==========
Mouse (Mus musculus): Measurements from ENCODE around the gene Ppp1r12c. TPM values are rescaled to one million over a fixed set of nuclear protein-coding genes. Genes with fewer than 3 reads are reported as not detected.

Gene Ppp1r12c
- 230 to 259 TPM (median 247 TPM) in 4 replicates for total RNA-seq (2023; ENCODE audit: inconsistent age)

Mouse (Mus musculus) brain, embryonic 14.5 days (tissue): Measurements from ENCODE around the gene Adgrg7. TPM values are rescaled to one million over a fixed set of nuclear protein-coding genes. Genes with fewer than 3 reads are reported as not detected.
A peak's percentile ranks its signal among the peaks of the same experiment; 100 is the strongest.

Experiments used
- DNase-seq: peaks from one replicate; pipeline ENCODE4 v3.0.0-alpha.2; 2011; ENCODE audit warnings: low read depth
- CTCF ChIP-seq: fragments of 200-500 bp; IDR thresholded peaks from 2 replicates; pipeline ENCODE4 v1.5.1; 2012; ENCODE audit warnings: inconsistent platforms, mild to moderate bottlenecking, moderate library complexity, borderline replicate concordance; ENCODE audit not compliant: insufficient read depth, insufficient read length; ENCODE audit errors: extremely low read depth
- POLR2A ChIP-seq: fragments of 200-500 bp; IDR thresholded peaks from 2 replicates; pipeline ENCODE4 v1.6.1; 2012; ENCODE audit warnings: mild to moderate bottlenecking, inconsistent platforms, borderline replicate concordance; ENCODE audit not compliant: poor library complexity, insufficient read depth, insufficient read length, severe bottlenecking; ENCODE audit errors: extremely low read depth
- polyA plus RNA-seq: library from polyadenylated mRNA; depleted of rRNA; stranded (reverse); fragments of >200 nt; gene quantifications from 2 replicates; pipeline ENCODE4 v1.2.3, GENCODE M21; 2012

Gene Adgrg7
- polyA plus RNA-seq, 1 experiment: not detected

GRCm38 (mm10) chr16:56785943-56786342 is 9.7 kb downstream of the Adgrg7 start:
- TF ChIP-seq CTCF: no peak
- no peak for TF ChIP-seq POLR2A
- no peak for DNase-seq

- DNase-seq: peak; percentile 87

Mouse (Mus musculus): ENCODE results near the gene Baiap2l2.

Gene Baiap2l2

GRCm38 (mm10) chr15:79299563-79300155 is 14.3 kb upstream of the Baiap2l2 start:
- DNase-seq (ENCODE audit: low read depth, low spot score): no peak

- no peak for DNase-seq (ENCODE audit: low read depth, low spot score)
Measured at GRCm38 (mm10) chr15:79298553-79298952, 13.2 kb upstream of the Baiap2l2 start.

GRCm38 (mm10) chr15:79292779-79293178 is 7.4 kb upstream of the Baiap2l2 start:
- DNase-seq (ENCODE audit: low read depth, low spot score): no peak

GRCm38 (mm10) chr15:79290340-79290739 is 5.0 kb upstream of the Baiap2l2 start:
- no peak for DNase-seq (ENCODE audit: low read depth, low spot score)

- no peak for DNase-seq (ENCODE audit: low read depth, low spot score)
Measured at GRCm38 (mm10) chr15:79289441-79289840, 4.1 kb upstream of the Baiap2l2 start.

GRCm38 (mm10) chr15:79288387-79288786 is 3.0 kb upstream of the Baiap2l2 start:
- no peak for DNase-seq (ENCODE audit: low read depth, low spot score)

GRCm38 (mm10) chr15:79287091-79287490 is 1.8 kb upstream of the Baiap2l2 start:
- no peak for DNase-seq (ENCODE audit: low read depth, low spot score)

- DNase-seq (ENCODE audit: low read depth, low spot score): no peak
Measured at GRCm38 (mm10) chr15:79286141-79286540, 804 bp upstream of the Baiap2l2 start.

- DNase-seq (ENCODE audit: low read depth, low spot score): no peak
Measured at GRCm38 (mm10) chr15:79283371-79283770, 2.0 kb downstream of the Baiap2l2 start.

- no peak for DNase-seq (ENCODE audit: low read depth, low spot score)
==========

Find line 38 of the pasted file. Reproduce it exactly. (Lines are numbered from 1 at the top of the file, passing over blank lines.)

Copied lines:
- no peak for DNase-seq (ENCODE audit: low read depth, low spot score)